Short walk to the Rhine to commemorate the withdrawal of British and Polish troops in September 1944. The walk goes through the floodplain behind the Old Church in Oosterbeek and is open from 4 to 25 September 2023.
White Ribbon Mile is more than a white ribbon. It is the Lifeline of Hope!
The short walk through the floodplains near the Old Church in Oosterbeek to the Rhine memorial commemorates the retreat of British, Dutch and Polish soldiers after the failure of the Battle of Arnhem. The route is not normally accessible, only from the first Monday after the Airborne march until 25 September and marked with a white ribbon.
The retreat in 1944
At General Urquhart's headquarters, in Hotel Hartenstein, today's Airborne Museum, the order came in that the troops had to retreat. This had to be done at night because that way the action would be hidden from enemy view as much as possible. The soldiers left a badly damaged village in which their wounded and killed friends were left behind. The Battle of Arnhem, with the aim of occupying the Rhine Bridge in Arnhem, had failed.
That night the weather was bad, it rained hard and it was pitch dark. Public lighting no longer functioned, making it extremely difficult for the soldiers to determine their direction. And of course the constant danger of shelling by the enemy. To still guide the soldiers in the right direction, white ribbons were stretched through the woods and in the floodplains, marking the route to the river.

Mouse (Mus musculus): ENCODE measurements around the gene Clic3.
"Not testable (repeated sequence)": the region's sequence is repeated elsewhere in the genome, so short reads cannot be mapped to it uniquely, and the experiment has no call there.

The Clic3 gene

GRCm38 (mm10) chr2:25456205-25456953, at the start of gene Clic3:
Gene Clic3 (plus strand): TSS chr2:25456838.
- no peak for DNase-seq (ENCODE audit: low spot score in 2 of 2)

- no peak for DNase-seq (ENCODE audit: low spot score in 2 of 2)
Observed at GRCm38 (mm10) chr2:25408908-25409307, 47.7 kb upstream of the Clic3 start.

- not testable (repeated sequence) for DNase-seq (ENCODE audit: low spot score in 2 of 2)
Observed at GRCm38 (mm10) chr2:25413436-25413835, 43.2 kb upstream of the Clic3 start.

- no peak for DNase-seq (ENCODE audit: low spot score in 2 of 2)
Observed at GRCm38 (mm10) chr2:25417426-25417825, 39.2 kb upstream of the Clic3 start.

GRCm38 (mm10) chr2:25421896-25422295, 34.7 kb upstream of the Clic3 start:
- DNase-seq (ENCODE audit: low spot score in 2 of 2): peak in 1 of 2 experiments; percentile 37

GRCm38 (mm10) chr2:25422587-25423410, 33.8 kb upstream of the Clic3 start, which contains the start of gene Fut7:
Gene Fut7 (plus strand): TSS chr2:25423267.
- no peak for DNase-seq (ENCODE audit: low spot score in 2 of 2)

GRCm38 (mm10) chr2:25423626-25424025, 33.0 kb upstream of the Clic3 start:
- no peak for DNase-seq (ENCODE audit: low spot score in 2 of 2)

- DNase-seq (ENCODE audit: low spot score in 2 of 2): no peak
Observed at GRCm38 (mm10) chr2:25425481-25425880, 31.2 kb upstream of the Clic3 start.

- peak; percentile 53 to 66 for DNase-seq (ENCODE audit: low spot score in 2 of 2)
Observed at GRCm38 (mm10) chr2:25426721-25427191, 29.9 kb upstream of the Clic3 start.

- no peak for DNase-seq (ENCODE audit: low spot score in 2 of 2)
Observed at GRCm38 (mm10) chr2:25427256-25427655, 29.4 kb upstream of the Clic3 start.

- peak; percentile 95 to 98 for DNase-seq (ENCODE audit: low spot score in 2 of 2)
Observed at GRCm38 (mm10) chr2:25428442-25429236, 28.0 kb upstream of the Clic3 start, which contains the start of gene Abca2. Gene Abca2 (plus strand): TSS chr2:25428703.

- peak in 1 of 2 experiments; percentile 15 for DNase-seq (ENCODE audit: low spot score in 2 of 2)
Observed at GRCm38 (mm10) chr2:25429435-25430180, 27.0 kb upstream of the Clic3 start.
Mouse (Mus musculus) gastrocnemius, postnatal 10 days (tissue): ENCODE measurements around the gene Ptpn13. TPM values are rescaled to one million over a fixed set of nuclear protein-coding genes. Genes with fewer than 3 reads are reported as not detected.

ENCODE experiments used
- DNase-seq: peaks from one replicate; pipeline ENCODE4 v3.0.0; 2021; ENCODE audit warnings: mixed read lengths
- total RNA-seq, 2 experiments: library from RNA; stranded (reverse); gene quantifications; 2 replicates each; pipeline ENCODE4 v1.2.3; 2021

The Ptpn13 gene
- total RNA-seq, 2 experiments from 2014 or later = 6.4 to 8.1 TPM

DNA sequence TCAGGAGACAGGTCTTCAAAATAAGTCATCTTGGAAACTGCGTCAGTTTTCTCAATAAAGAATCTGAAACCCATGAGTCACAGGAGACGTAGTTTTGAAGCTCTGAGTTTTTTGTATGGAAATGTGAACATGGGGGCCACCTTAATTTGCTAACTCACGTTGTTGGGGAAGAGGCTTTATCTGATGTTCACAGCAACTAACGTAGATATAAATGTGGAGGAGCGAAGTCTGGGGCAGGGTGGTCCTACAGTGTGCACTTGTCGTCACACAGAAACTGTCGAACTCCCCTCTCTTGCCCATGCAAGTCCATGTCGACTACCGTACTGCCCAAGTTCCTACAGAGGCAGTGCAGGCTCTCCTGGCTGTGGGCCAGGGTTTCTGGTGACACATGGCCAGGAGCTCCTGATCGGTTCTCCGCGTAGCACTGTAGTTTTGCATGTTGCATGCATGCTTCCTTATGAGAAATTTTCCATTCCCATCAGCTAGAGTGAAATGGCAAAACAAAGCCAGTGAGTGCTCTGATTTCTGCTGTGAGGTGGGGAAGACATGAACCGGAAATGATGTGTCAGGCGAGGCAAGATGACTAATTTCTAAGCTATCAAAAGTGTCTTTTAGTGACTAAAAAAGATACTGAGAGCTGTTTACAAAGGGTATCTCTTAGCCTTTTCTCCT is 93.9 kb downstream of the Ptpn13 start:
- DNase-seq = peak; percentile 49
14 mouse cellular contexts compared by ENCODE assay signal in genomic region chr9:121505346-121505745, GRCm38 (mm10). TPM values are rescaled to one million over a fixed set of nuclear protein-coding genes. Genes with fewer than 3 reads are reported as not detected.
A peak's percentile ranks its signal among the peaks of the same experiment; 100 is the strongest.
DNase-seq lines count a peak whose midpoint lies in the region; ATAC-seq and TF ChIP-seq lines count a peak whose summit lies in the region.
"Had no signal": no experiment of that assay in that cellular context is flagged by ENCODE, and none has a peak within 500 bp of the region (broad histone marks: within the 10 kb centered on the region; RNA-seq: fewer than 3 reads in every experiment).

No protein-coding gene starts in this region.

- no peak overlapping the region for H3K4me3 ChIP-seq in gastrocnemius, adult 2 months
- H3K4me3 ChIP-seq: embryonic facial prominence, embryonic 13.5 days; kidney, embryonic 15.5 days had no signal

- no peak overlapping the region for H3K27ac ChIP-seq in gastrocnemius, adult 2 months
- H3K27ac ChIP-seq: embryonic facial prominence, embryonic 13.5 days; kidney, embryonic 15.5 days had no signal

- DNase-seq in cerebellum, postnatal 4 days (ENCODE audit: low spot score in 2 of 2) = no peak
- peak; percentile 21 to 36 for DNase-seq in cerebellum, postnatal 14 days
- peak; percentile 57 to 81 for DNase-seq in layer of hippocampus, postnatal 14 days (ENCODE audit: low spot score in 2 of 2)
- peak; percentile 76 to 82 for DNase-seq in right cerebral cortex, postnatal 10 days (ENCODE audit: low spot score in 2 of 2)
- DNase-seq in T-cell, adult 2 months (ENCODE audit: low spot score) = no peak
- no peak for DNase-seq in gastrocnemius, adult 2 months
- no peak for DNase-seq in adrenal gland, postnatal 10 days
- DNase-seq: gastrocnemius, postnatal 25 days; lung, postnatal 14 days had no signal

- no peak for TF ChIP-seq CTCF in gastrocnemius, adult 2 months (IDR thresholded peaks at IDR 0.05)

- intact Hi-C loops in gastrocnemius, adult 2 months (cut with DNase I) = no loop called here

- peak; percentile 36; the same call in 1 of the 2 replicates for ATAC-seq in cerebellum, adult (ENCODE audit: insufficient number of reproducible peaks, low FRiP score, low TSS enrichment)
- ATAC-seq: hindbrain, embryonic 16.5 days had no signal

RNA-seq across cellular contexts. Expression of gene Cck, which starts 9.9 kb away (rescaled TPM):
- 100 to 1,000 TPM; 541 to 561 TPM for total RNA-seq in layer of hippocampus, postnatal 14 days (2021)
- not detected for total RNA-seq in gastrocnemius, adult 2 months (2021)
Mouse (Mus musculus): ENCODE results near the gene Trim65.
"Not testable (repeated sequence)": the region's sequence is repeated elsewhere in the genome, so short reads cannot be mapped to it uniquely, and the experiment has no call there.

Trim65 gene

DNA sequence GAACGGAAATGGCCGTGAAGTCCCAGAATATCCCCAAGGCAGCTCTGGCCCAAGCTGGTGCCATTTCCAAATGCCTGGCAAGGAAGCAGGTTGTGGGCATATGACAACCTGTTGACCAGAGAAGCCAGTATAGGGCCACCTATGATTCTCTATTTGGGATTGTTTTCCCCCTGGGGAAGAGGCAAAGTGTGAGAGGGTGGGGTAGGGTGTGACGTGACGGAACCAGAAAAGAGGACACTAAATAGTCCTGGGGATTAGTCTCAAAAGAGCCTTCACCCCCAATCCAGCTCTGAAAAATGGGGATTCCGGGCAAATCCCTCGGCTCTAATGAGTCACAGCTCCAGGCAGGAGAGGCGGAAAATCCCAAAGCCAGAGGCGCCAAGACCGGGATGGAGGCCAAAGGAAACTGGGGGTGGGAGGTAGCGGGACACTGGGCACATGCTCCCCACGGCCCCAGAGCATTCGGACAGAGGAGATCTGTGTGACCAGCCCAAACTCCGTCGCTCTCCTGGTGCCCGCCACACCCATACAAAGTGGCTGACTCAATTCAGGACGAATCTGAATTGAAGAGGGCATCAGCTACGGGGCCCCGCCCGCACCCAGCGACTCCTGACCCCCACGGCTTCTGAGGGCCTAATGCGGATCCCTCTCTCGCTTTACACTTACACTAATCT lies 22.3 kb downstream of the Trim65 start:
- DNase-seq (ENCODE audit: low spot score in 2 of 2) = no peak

On the night of 25-26 September 1944, nearly 2,400 men marched to the Rhine where they were ferried by boats. Canadian and British engineer troops manned those boats and, at the risk of their lives and under heavy enemy fire, put the exhausted and frightened men across the river.
Some soldiers even tried swimming to reach the other side and some of them did not make it and drowned. Others were made prisoners of war.
Around the spot where the soldiers crossed, stands the small monument that marks the spot of the crossing and recalls that crossing of the Rhine. A place where you reflect, also literally, on what happened then during that retreat.
During the remembrance period from 4 to 25 September each year, a route to the monument on the Rhine is created. The route is then freely accessible and, as then in 1944, is marked with a white ribbon. Information boards provide additional explanations about that arduous retreat back then and tell something about its significance for today.
The monument and the walk are also a place to reflect on the many refugees worldwide who, even today, are seeking refuge. People, young and old, men, women and children, who have to leave their homes or countries because it is unsafe.
Every year on 25 September, the White Ribbon Mile concludes with a silent march.
The silent march starts at 9pm at the Old Church with the showing of a film about the White Ribbon Mile, after which people walk to the monument on the Rhine. There, one flower from one's own garden can be laid at the monument. This is to symbolise the annual laying of flowers by schoolchildren at the Airborne Cemetery in Oosterbeek.
The silent march ends at the monument with the playing of the Last Post and is also the official conclusion of the Airborne commemorations within the municipality of Renkum.
Start at the Old Church on Benedendorpsweg 134 in Oosterbeek.
The walk can also be started on all Sundays in the month of September at Event Theatre Concertzaal Oosterbeek, Rozensteeg 3.
Opening hours are from 11am to 5pm.
A film about the White Ribbon Mile will be shown in the Old Church and Event Theatre Concert Hall. The film lasts about seven minutes and talks about the route the retreating troops had to take at the time and its significance for today.